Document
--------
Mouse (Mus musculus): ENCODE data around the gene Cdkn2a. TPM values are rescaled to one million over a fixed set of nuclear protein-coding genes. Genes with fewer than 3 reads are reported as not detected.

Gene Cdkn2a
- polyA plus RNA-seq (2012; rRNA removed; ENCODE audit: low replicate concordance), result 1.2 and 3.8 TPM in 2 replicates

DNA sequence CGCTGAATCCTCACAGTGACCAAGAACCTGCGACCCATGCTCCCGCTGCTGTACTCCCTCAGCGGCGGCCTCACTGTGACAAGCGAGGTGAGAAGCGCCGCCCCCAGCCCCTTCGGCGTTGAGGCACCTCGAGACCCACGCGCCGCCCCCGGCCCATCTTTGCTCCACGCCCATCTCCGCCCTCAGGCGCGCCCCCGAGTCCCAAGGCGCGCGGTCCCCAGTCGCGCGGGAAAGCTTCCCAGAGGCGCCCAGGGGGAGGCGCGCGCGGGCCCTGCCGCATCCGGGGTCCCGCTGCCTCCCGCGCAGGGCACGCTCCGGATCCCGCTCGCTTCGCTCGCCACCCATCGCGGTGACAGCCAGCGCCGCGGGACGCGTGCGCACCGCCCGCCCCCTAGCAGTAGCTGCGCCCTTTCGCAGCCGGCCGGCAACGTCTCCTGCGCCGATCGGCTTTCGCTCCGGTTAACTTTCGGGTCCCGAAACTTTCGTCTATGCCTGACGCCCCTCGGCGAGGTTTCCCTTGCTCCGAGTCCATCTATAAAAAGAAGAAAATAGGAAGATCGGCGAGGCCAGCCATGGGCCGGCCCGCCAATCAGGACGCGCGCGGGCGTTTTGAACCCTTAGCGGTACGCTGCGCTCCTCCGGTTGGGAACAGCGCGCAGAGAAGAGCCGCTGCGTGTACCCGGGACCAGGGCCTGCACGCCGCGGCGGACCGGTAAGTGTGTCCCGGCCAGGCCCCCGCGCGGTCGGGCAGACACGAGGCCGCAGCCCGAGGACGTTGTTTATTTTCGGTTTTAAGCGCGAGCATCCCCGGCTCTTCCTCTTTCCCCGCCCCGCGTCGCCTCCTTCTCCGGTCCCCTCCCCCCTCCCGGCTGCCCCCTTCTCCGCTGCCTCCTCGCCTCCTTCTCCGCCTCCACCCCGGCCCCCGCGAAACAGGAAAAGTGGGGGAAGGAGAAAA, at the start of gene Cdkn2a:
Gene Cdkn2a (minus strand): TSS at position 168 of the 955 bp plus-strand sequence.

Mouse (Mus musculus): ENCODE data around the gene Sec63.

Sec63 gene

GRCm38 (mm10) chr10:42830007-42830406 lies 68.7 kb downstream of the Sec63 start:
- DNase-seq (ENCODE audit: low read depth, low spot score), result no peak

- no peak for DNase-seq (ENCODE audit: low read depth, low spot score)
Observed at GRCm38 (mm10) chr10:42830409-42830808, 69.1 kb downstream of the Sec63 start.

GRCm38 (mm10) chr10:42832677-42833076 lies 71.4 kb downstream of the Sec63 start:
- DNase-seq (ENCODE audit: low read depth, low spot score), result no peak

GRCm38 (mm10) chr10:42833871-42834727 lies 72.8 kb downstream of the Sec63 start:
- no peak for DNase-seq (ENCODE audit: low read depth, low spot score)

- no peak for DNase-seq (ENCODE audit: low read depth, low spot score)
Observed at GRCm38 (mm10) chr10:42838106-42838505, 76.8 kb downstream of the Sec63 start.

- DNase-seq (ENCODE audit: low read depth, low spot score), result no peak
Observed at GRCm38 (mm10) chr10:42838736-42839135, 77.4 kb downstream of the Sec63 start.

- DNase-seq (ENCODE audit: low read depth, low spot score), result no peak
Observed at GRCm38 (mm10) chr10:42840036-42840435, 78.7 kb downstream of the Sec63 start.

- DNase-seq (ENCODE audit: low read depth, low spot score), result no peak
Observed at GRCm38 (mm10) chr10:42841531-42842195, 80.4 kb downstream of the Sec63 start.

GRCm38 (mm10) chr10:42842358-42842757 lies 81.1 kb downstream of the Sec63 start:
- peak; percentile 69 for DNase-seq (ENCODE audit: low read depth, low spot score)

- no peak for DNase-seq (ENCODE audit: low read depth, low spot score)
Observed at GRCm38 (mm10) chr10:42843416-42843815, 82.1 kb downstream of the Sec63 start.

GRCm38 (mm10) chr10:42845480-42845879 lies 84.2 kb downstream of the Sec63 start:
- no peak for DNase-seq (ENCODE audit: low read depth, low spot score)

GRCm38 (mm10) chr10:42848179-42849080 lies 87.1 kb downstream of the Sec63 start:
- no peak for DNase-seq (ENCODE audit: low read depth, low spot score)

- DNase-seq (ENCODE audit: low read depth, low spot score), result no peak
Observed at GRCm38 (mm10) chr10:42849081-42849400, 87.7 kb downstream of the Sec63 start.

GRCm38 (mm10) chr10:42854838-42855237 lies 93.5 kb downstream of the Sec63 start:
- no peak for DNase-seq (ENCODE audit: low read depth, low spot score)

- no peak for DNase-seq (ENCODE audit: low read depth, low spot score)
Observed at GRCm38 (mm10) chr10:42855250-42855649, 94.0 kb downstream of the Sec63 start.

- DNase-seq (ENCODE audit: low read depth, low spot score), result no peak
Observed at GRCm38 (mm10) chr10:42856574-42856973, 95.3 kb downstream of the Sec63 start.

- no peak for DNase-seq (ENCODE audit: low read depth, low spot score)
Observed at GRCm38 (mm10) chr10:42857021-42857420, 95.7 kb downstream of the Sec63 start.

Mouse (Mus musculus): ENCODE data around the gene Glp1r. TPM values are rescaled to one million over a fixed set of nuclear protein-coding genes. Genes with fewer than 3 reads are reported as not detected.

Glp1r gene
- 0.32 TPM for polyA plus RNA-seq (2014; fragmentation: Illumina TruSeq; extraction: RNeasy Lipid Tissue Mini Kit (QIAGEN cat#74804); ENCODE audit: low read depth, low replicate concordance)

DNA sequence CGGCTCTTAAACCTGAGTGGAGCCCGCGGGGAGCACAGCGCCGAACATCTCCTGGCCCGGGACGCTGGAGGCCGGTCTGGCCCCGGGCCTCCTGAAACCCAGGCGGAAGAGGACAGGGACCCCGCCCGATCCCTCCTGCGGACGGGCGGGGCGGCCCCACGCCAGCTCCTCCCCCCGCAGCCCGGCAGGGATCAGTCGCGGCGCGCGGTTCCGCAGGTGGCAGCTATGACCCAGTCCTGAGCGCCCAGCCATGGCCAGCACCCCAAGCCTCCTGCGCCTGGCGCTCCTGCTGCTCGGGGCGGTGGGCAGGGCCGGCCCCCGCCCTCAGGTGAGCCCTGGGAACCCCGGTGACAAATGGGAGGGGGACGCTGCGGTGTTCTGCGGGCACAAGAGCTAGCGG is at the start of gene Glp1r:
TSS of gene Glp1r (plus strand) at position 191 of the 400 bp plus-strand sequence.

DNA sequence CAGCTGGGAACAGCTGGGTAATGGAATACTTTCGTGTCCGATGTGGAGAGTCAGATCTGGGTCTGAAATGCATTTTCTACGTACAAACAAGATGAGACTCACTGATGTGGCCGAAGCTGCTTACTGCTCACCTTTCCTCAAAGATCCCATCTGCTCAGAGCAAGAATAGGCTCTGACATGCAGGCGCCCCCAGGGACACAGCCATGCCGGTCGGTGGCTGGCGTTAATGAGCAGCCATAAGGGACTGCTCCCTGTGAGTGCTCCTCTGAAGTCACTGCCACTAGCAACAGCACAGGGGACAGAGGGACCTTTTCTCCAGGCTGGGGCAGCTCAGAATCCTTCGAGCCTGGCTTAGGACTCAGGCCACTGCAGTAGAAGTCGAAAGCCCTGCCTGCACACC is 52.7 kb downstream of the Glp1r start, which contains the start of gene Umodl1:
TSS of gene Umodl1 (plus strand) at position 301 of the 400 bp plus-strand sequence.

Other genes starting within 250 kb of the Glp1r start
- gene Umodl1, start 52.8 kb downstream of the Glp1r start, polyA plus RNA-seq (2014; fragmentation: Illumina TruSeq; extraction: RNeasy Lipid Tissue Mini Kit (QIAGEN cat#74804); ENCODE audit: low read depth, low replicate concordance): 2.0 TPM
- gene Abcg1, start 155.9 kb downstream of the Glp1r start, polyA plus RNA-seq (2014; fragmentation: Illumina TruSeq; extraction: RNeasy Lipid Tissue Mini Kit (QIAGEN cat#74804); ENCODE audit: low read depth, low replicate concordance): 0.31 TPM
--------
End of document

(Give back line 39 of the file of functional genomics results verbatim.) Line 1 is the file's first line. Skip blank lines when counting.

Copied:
Observed at GRCm38 (mm10) chr10:42856574-42856973, 95.3 kb downstream of the Sec63 start.